This was a really good book for what it was—a survey of Black women’s roles throughout 400 plus years of North American history—but the relatively small 219 page count just wasn’t enough space to really get into the sorts of details I really love when reading about history. I don’t think we can discount the impact of the purpose of the book, though, since its entire aim is to place Black women back into the historical record, and it very much succeeds in that goal.
The book is also a hybrid creation of historical scholarship and popular writing, as the authors plainly state in their introduction that they wanted the book to be accessible, even approachable, by the general public. Honestly, I’m not quite sure they succeeded in that second aim. I don’t think anyone who doesn’t already like reading about history will much enjoy this as it’s pretty dryly written, and especially in the first half when historical details are less plentiful, the authors use a lot of generalizations. (By this I mean, they make well-educated guesses based on the historical evidence they have, it’s just there isn’t very much of it to work with.)
Basically, this book was very informative and will be very helpful going forward as a way to place Black women in more historically active narratives, but I wanted more detail and less of a general survey feel, which was not this book’s aim. Each chapter is structured around a particular era of history, and named after an individual woman, but again this is sort of misleading. The chapter on Shirley Chisholm, for example, features about a page and a half, maybe two, of Shirley Chisholm, and about twenty pages of a bunch of other Black women we only meet very briefly. I think it would have been helpful for me to know going in that I wouldn’t be getting a deep dive on any particular woman or era out of this book.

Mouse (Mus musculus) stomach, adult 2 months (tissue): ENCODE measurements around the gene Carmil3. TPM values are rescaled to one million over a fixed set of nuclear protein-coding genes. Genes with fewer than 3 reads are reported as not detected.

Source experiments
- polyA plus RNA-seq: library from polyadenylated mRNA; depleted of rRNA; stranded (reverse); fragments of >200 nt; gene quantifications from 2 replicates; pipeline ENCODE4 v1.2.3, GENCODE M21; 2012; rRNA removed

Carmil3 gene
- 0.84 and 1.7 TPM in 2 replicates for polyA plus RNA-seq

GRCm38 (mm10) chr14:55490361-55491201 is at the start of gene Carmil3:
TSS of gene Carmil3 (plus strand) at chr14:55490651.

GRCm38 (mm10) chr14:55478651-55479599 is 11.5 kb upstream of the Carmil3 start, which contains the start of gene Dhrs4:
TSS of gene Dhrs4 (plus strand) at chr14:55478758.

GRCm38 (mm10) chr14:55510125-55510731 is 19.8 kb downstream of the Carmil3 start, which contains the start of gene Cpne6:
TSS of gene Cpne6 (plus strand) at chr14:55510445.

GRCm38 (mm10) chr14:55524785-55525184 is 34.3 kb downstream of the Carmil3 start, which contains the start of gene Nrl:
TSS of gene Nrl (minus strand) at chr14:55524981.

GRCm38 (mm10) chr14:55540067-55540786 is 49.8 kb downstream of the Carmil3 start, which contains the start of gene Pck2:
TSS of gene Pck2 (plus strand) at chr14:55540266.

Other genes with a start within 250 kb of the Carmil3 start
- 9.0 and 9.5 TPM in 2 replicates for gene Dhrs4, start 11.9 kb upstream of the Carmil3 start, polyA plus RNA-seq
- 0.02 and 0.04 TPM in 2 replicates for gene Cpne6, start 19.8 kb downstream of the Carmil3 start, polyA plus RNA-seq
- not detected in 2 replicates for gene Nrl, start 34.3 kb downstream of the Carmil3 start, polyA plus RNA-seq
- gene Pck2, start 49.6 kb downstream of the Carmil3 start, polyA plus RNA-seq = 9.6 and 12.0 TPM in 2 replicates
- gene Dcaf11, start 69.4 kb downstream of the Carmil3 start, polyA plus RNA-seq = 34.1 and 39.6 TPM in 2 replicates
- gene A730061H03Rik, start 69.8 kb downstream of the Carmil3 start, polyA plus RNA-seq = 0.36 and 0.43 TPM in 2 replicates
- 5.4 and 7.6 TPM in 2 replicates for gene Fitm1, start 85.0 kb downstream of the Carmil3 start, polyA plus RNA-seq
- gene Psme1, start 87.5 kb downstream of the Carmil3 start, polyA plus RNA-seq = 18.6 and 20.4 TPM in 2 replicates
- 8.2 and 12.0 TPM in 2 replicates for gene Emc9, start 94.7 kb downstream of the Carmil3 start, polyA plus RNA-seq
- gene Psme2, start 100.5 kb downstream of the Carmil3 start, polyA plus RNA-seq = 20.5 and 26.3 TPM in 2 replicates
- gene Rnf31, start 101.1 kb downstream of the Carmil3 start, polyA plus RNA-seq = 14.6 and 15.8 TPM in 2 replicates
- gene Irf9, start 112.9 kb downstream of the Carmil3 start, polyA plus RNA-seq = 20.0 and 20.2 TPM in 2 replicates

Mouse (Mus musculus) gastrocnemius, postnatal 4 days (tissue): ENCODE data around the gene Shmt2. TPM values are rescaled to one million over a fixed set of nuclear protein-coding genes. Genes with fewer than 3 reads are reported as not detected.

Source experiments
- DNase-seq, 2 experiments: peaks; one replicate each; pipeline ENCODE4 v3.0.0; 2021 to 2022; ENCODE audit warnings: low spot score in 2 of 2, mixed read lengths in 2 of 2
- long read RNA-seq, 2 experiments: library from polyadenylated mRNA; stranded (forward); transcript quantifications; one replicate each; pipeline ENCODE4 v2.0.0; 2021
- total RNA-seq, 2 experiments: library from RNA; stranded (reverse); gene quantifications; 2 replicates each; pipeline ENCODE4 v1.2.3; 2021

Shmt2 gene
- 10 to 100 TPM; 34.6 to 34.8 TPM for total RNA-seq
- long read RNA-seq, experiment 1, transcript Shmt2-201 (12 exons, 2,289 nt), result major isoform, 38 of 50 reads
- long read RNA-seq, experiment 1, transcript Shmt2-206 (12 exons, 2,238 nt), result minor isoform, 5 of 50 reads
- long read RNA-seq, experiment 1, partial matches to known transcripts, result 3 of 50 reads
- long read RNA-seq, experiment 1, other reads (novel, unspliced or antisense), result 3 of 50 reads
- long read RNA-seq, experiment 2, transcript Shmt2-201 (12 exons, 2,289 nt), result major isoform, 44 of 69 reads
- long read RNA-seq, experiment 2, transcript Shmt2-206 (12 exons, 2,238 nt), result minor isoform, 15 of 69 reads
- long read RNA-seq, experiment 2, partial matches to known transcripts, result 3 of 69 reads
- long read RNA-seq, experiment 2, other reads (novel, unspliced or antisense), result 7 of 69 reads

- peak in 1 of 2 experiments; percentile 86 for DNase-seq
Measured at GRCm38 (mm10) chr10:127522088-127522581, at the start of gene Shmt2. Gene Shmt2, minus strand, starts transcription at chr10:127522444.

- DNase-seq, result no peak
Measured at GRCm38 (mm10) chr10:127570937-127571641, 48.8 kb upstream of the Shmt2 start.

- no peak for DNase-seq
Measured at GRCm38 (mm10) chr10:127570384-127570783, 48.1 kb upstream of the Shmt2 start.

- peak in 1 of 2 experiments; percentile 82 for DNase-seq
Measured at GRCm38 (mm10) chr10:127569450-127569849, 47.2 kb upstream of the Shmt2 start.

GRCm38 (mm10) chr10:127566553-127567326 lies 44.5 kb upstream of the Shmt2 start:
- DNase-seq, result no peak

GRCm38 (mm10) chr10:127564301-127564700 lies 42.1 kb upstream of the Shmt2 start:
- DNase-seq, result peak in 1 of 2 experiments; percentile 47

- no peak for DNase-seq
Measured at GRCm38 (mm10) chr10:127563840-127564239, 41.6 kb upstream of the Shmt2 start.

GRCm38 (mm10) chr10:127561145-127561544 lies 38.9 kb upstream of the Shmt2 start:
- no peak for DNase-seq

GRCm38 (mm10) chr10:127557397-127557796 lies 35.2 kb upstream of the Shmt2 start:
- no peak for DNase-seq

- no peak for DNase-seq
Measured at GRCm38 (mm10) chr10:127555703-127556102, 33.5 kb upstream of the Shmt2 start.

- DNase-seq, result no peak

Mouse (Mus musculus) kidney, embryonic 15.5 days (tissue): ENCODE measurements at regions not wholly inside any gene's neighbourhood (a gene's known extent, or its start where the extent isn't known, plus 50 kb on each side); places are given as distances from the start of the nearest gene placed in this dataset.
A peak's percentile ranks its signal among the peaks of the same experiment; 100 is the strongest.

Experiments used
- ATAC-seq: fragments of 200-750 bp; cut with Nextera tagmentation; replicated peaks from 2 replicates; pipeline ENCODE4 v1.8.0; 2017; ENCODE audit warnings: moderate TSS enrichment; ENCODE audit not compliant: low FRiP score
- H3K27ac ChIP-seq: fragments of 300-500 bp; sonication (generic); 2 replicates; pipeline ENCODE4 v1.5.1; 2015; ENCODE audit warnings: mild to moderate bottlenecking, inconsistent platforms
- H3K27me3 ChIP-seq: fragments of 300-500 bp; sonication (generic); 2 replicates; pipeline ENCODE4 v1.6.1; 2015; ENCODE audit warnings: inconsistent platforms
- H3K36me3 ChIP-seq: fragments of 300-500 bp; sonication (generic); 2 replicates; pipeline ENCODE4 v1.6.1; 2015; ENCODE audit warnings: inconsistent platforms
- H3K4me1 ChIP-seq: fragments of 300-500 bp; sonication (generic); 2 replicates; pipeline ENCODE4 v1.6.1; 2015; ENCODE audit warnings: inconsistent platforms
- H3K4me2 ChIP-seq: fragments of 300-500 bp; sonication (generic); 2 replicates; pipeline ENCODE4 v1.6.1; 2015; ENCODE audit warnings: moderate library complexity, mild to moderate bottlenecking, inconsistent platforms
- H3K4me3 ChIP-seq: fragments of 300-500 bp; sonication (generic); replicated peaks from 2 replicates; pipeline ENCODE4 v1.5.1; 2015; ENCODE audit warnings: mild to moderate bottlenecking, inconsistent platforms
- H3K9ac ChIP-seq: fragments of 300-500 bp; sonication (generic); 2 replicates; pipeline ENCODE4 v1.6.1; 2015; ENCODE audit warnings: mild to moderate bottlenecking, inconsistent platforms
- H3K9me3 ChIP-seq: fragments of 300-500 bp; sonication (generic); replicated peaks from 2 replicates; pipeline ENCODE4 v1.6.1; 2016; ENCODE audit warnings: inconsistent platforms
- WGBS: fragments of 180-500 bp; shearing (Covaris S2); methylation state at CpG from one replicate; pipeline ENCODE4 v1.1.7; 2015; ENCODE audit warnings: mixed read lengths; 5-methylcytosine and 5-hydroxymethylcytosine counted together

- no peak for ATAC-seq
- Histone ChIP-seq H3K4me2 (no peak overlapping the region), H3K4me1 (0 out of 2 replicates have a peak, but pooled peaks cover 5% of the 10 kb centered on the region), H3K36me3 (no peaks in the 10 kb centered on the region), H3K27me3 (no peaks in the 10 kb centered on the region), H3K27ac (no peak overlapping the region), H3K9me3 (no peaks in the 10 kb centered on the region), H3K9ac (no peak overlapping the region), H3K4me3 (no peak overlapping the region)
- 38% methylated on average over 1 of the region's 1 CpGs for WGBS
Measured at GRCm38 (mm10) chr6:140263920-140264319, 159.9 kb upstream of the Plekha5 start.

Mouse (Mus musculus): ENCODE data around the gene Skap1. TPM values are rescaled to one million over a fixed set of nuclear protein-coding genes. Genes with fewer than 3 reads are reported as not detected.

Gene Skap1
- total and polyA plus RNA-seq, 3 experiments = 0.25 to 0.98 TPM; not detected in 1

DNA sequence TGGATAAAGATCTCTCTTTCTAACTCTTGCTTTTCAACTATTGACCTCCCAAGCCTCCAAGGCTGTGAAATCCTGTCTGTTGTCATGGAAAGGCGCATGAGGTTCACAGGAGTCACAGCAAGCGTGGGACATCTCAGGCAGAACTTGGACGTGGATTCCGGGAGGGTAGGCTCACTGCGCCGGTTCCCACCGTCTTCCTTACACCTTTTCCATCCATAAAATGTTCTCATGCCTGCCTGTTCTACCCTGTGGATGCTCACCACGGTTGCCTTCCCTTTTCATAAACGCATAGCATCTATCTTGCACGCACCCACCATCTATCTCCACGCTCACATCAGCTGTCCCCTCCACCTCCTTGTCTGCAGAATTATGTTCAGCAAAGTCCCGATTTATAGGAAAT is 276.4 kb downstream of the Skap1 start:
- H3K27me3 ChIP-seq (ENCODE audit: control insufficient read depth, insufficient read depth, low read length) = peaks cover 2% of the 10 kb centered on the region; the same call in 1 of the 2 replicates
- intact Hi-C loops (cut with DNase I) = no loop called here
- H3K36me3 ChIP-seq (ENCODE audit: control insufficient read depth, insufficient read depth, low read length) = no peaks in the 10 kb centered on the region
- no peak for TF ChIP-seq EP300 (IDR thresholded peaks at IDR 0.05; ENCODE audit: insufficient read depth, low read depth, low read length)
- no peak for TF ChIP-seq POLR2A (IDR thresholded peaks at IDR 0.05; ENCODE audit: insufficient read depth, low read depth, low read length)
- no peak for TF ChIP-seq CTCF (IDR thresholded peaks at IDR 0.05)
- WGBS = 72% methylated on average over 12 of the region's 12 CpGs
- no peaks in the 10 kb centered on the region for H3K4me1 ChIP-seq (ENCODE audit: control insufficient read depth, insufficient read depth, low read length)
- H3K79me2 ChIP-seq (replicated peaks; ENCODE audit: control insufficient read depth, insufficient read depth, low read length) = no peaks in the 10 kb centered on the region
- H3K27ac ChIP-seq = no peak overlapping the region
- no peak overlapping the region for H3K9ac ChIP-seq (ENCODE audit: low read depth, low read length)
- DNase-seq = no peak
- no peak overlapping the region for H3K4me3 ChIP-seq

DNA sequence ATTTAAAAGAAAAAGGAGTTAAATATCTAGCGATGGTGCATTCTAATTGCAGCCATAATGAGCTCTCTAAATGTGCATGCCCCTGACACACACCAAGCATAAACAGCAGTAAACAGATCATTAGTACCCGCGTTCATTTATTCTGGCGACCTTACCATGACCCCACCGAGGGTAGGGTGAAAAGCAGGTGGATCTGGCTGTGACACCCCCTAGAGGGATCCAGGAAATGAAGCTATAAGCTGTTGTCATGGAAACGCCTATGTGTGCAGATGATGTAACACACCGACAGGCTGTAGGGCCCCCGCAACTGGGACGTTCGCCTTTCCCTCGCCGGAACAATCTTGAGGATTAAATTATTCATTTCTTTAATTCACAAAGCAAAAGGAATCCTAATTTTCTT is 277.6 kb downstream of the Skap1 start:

The perspective the authors bring from telling the familiar (aka white) stories of historical eras from this new perspective was really interesting, and in most cases, quite damning. For example, in just one act of fuckery, infamous explorer Francis Drake once marooned a pregnant Black woman on an island with two Black men because she was pregnant, after his crew (and possibly himself) had gang-raped her. But the authors don’t just aim to illuminate all the bad things that happened to Black women throughout history, they also aim to chronicle Black women as movers and makers of history, and key drivers of progress. If anything, I felt the book was often missing the middle of the road perspective between those two extremes. The book is also full of small details I’d never learned before, like that Black women were sometimes slaveholders themselves, but mostly they did so in order to keep their families together when some members were free and some were still enslaved.
Definitely worth checking out, especially if you like history, or have an interest in Black women’s history